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November 29, 2021

The Basics of Handcuffs: A Guide for Security Professionals

When you think security and law enforcement, one of the tools that comes to mind is most likely a set of handcuffs.

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When you think security and law enforcement, one of the tools that comes to mind is most likely a set of handcuffs. Used for detaining perpetrators and preventing their use of any force or weapons, handcuffs can be a useful piece of equipment in the right hands. However, their use is only permitted by specialized personnel, which varies from state to state. Private citizens making use of handcuffs for detaining someone may find themselves charged with kidnapping. Not only this, but handcuffs themselves can unintentionally cause injury to persons they’re used on. For this reason, it’s important to know the ins and outs of the law, particularly in your state before carrying handcuffs, whether for work or as a private citizen.

Who Is Allowed to Carry Handcuffs?

Generally, it is not illegal for a private citizen to simply own and carry handcuffs. Making use of them, however, is a different story. For this reason, we suggest that no private citizen purchase handcuffs with the intention of using them for any sort of citizen’s arrest, as there is simply no guarantee that the laws will protect you.

As for professionals, law officers are allowed to carry and use handcuffs as part of their work. Security officers are generally permitted to do the same, however they must follow specific regulations. Some states may require security guards to complete a course before they are allowed to carry restraints, and often these restraints may only be used in particular situations and when waiting for law enforcement to arrive.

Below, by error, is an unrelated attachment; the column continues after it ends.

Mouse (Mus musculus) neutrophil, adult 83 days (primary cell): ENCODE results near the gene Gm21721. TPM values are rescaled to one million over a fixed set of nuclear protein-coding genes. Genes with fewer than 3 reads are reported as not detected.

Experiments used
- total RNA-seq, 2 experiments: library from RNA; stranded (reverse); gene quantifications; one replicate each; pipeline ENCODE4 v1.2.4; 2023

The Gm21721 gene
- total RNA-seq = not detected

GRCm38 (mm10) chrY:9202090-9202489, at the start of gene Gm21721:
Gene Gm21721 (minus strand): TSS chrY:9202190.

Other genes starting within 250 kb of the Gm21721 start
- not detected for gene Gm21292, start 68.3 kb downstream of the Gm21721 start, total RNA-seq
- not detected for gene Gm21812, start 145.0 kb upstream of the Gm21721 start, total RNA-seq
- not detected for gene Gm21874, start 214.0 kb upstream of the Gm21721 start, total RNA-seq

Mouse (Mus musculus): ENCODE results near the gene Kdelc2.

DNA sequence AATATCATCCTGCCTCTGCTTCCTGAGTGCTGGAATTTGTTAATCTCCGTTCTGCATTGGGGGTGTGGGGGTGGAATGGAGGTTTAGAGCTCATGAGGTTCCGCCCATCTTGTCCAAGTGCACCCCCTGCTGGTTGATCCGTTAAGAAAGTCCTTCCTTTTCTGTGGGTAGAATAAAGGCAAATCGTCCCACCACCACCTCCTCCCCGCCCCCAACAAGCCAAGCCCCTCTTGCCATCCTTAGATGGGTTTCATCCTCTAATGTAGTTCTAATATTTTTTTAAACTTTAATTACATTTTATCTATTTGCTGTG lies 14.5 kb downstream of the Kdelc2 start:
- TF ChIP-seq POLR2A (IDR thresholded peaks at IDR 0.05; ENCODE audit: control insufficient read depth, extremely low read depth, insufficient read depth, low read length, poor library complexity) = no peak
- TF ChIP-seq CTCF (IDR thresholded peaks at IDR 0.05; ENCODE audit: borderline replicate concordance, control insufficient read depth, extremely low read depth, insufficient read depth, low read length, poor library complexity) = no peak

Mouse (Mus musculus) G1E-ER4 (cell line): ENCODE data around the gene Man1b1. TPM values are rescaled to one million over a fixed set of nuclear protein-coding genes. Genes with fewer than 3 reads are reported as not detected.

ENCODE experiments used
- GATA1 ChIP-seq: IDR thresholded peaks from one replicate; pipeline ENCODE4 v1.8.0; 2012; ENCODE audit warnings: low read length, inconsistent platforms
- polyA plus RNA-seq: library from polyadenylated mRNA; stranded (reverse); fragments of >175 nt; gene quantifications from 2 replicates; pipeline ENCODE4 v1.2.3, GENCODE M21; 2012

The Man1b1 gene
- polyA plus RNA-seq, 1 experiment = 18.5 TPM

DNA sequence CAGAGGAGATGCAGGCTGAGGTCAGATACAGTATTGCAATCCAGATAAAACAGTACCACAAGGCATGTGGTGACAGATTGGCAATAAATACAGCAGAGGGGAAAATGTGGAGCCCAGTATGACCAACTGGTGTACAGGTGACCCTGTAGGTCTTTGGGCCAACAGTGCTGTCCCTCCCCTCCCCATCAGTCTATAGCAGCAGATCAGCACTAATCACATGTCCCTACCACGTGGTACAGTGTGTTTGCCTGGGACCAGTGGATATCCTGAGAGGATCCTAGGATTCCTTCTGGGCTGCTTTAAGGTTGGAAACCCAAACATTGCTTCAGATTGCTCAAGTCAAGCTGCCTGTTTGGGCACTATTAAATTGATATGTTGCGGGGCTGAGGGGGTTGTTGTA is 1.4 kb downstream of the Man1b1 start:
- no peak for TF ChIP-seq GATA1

Things to Consider

If you find yourself able to use handcuffs while on the job, it is vital that you weigh the individual concerns that each person being handcuffed presents. For instance, handcuffs can fall under the use of excessive force if they are used to restrain someone too tightly, for too long, or in a dangerously uncomfortable position.

There are also ethics to consider. If the person being restrained is mentally disabled, or uses their hands to communicate (for instance in American Sign Language), this could also mean they’re not a good candidate for this kind of restraint. Suspects under 14 years of age should not be restrained unless they are suspected of a dangerous felony or an immediate and dangerous threat to an officer or others. Pregnant suspects should be restrained in the least restrictive way possible, and never behind their back or by their legs.

If you are a security officer who has felt it necessary to use handcuffs as a means of restraining a suspect, you must never leave the restrained person’s side, and immediately inform law enforcement upon arrival that the suspect has been restrained. Open communication between yourself and law enforcement is vital.

In the end, the use of restraints by security officers may vary from job to job, but it is always best to air on the side of caution and only use them when someone is presenting an immediate and dangerous threat. Remember that they are only to be used to keep them from injuring themselves and others, and not as a means of punishment.

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